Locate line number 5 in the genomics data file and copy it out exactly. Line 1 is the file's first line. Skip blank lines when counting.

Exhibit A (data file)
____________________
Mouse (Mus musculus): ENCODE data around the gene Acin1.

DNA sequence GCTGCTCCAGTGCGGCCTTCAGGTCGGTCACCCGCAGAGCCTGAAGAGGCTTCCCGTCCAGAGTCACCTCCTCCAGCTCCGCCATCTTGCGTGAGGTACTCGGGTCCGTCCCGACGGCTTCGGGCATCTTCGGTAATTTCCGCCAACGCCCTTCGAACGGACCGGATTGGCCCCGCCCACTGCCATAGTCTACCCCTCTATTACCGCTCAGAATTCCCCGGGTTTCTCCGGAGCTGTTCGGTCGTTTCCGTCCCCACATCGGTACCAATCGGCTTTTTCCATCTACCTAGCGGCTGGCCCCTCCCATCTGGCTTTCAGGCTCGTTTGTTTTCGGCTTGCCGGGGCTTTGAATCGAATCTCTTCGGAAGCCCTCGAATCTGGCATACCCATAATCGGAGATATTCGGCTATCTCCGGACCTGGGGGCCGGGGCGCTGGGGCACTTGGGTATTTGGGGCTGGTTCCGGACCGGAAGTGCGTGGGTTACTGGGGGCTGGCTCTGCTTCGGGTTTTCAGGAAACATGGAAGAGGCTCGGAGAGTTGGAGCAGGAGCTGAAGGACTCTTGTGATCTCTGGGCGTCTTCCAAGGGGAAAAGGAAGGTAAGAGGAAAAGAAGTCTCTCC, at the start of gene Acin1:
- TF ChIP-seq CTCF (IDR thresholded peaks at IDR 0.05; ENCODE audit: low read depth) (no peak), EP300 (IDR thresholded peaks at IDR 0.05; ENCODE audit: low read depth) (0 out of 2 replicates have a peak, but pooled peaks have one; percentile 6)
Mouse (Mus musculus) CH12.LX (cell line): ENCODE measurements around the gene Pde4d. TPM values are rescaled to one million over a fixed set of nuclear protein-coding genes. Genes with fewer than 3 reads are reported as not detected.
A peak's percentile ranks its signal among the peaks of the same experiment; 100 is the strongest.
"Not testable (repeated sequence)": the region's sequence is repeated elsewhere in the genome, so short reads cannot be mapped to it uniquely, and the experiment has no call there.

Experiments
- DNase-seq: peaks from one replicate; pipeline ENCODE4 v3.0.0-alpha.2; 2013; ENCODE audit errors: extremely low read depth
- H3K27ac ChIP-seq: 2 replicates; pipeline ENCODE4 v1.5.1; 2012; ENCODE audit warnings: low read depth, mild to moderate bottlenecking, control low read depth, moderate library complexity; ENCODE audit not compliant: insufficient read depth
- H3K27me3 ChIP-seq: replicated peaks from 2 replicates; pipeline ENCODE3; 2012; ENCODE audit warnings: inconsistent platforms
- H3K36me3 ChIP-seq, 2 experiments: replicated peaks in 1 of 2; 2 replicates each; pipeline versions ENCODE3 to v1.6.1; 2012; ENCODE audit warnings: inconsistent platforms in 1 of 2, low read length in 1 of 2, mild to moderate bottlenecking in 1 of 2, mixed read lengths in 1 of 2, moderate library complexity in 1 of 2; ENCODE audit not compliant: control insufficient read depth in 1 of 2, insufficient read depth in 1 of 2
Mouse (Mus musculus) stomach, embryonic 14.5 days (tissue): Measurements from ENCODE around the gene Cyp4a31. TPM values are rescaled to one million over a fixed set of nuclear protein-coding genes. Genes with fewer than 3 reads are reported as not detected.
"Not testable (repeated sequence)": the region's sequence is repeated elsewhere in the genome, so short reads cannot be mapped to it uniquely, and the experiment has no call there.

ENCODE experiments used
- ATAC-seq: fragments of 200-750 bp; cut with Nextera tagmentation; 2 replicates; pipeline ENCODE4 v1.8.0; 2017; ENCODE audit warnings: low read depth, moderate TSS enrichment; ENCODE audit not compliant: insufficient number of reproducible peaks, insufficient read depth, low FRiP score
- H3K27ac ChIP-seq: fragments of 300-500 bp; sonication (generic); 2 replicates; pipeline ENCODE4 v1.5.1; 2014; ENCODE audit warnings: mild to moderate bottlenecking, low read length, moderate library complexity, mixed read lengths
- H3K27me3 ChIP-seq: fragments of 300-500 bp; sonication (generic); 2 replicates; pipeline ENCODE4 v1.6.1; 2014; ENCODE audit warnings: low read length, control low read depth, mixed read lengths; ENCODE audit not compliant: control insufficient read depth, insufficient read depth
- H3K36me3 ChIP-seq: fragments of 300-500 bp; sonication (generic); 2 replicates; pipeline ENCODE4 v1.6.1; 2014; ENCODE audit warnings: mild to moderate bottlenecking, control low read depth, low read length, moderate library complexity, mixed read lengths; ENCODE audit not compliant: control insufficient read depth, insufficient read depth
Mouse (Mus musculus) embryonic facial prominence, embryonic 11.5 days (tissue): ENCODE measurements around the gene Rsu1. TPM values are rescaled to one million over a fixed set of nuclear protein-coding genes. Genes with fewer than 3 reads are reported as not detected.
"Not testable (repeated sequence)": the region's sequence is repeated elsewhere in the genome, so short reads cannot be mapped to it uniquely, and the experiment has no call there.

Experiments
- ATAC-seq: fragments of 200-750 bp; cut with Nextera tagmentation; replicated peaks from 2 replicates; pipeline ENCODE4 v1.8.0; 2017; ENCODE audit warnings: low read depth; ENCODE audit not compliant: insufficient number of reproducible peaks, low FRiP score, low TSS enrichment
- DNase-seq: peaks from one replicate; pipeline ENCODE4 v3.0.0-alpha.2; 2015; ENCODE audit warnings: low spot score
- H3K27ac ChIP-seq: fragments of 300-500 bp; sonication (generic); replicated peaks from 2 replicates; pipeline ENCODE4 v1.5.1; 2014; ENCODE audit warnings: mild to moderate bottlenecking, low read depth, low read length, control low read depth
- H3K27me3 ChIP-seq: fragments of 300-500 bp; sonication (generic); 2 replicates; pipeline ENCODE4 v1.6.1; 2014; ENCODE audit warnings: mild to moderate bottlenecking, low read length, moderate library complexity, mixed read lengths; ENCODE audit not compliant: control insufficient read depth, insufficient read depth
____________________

A peak's percentile ranks its signal among the peaks of the same experiment; 100 is the strongest.